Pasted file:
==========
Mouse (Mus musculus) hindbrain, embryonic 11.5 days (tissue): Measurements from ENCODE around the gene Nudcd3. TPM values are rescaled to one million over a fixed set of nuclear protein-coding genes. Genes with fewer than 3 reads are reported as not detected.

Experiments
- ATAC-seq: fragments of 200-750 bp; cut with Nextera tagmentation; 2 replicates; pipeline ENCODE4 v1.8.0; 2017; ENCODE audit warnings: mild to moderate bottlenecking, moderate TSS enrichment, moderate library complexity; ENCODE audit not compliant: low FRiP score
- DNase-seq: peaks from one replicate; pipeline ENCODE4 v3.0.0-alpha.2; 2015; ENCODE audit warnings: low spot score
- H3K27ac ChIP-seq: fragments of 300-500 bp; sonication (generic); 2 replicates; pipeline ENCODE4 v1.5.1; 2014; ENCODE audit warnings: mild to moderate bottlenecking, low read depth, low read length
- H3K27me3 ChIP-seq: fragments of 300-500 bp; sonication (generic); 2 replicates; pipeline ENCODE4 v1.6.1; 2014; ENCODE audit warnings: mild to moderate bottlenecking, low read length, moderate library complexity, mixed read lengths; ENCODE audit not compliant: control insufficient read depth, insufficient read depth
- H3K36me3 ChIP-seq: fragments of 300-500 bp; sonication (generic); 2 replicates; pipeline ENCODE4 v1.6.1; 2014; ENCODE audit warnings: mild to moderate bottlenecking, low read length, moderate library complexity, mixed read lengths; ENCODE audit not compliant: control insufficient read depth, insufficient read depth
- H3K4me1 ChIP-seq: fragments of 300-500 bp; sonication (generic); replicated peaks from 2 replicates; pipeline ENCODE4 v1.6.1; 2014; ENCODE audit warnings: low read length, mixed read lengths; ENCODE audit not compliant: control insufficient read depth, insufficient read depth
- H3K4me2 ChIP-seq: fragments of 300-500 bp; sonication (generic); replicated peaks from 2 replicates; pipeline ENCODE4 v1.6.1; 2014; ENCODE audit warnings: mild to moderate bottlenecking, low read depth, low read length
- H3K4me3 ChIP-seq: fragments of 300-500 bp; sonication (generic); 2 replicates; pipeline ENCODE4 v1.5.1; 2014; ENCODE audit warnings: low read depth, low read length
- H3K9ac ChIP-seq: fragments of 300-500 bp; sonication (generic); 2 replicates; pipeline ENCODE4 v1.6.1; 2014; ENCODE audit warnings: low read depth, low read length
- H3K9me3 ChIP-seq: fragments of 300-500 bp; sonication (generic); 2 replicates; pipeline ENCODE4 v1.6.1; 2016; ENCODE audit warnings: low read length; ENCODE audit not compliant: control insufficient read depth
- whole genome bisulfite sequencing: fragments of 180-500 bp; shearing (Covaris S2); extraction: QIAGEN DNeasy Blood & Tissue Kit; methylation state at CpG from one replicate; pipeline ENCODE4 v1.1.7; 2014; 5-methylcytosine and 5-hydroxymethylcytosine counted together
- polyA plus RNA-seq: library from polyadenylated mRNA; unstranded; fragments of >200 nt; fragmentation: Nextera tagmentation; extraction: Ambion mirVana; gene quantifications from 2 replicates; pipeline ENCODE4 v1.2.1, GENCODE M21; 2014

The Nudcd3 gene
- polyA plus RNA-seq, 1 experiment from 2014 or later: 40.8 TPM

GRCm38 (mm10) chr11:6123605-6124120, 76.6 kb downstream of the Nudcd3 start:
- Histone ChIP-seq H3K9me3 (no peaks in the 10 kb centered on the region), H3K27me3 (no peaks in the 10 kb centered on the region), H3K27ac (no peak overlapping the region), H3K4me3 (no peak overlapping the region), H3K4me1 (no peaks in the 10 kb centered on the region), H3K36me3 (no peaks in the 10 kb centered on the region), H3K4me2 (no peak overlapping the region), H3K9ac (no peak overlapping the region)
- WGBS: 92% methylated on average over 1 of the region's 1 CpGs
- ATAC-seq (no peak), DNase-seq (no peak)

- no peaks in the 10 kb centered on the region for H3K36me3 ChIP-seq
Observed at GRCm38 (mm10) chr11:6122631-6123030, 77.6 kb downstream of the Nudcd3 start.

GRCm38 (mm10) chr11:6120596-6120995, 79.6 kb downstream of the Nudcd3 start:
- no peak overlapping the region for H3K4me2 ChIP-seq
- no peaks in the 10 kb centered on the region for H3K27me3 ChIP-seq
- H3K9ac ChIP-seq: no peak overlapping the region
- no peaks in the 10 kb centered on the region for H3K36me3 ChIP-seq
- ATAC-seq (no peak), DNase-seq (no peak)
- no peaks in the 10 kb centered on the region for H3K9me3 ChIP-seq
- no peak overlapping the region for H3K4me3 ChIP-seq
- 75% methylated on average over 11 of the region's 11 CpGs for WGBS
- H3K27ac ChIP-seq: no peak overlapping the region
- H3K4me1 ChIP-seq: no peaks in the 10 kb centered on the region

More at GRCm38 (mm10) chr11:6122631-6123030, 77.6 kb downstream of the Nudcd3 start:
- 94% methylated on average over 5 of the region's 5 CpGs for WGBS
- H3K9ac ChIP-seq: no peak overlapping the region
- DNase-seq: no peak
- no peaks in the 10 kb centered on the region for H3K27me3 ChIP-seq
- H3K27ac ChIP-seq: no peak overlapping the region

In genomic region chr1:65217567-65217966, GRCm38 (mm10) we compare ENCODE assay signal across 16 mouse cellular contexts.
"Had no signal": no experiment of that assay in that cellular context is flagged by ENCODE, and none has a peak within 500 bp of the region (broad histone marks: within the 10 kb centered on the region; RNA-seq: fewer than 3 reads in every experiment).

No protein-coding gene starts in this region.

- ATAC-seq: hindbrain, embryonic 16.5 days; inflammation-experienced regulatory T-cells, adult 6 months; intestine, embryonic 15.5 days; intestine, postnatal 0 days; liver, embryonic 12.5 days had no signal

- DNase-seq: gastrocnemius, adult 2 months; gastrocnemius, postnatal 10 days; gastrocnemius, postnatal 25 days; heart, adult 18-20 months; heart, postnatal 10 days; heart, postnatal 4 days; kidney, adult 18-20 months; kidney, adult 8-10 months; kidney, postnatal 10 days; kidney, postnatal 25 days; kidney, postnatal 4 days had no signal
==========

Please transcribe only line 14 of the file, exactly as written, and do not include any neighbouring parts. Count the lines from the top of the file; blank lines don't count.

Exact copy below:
- polyA plus RNA-seq: library from polyadenylated mRNA; unstranded; fragments of >200 nt; fragmentation: Nextera tagmentation; extraction: Ambion mirVana; gene quantifications from 2 replicates; pipeline ENCODE4 v1.2.1, GENCODE M21; 2014